The Lakeland Terrier originated in the fell district of Cumberland in England, near the Scottish border, and is believed to have sprung from the "Old English Black and Tan Terrier".  The Lakeland Terrier has been used for generations in the Lake District for the purpose of exterminating foxes, and is known for its courage and tenacity.  In spite of this keen hunting instinct, Lakelands are not supposed to be quarrelsome with their own kind.  This breed has had several names, among them Patterdale, Cumberland and Fell Terrier, with the present name being decided upon when the breed club was formed in England in the 1920's.

The Canadian Kennel Club Breed Standard describes the Lakeland Terrier as bold, gay and friendly, with a self-confident cock-of-the-walk attitude.

D. Brian Plummer in his book "The Fell Terrier", describes the Lakeland temperament in the following way: "It goes without saying that fell terriers must have courage (and a good deal of guts at that), but the courage must be tempered with discretion … the old fell strains were game, but knew how to handle their foxes without taking too much damage to themselves".  This can be interpreted as brave but not foolhardy!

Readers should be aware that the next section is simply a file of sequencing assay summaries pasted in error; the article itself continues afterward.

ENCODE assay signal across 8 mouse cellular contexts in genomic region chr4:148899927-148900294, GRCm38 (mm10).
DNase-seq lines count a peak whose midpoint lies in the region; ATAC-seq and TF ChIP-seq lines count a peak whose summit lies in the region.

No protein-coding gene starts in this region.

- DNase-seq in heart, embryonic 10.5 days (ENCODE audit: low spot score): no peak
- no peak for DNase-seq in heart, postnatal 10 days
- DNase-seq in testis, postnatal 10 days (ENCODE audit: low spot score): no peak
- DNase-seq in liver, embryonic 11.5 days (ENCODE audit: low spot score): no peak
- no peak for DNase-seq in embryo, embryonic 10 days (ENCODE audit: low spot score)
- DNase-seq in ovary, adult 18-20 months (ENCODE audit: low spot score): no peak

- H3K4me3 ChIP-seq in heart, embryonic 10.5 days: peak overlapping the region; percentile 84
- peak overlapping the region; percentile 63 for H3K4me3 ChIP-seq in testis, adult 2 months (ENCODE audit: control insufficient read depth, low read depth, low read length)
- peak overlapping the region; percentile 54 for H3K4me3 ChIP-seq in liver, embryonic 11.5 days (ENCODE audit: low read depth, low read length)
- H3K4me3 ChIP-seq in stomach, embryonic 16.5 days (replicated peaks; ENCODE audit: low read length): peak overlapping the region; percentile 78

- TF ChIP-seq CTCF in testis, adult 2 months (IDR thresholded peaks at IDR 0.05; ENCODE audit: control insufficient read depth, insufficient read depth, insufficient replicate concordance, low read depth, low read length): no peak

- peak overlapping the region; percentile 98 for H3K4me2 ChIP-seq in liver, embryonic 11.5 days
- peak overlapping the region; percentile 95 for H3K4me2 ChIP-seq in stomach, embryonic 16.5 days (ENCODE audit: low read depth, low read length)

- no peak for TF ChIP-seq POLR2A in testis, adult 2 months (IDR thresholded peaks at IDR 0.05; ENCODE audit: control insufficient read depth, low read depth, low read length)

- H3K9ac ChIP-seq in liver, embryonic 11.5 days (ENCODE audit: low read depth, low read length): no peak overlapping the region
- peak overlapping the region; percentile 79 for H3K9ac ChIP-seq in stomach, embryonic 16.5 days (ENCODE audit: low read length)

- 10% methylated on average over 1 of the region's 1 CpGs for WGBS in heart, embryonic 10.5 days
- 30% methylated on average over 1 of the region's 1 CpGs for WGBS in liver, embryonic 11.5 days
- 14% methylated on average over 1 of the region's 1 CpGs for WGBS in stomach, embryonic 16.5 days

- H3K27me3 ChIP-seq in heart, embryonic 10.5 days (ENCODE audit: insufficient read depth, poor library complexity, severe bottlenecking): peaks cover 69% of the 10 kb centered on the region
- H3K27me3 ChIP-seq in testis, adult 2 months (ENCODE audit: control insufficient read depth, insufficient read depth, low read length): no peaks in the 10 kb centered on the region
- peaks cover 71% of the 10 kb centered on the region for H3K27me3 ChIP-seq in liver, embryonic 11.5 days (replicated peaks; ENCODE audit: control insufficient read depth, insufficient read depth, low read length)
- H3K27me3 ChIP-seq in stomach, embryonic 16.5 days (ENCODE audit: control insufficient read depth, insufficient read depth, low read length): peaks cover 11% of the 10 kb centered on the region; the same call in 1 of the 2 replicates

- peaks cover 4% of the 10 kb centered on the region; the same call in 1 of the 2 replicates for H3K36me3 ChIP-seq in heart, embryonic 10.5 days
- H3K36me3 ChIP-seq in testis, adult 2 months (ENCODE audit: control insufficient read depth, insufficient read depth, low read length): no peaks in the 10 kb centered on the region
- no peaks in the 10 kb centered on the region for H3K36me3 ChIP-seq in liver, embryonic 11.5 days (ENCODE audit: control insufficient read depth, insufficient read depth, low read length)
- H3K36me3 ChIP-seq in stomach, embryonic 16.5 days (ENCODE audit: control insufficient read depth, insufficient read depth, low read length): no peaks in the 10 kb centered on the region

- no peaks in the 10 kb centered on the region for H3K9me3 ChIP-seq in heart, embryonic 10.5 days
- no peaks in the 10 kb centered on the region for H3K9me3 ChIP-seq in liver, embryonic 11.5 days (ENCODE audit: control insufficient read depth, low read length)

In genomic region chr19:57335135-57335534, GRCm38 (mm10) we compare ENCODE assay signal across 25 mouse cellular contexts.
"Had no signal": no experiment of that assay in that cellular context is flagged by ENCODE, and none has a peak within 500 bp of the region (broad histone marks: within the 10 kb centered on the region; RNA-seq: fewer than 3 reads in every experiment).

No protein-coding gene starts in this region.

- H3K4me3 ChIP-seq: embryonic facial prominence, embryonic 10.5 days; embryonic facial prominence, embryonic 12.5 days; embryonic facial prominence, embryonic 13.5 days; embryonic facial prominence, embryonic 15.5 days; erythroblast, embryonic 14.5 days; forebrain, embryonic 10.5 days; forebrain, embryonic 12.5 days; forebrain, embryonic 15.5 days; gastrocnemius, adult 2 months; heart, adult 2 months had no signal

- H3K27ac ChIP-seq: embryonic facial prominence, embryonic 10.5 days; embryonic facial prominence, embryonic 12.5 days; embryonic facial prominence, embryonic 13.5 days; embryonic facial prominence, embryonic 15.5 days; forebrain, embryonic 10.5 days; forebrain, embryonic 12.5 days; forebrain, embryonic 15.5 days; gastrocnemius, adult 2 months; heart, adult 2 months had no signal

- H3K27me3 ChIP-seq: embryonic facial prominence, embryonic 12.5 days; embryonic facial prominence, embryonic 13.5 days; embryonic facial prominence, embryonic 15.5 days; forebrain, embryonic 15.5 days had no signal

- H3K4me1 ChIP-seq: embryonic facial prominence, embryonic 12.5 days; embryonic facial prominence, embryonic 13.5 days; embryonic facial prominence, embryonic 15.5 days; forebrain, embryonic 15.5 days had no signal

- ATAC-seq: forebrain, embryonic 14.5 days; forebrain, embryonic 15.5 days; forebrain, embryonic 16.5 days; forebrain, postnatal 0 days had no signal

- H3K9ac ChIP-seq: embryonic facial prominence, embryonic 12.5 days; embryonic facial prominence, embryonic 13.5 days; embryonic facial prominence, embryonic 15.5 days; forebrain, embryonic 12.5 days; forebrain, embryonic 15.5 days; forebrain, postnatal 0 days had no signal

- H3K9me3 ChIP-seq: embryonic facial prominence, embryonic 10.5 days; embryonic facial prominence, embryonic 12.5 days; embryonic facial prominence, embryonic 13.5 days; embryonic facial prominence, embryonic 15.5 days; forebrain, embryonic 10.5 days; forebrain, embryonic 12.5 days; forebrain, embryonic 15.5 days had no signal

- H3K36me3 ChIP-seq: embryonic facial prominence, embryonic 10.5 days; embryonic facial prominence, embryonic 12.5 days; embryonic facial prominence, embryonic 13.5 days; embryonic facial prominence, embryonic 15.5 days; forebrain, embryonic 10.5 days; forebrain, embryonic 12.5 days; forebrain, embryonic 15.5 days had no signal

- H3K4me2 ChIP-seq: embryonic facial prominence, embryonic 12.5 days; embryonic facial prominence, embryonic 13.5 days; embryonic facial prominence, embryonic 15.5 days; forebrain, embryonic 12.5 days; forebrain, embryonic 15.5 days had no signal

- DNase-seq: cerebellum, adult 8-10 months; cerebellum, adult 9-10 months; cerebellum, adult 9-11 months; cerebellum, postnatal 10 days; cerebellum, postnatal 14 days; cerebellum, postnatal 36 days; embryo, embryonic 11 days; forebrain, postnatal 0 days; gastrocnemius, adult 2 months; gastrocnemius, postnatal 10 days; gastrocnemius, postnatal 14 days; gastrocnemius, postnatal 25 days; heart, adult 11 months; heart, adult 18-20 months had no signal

Today we selectively breed our Lakelands to be alert, with an attitude of interest and curiosity.  They are definitely not bred to be aggressive or argumentative!

Size varies from 13 ½" to 15" in height at the withers, with 14 ½" being the ideal height for the males. The females are usually about 13 ½“.  Males in top condition often weigh 17 pounds and females will weigh about 16 pounds.

Lakelands are a very hardy breed and to date do not appear to suffer from any serious hereditary diseases.

 
 
 
 
 
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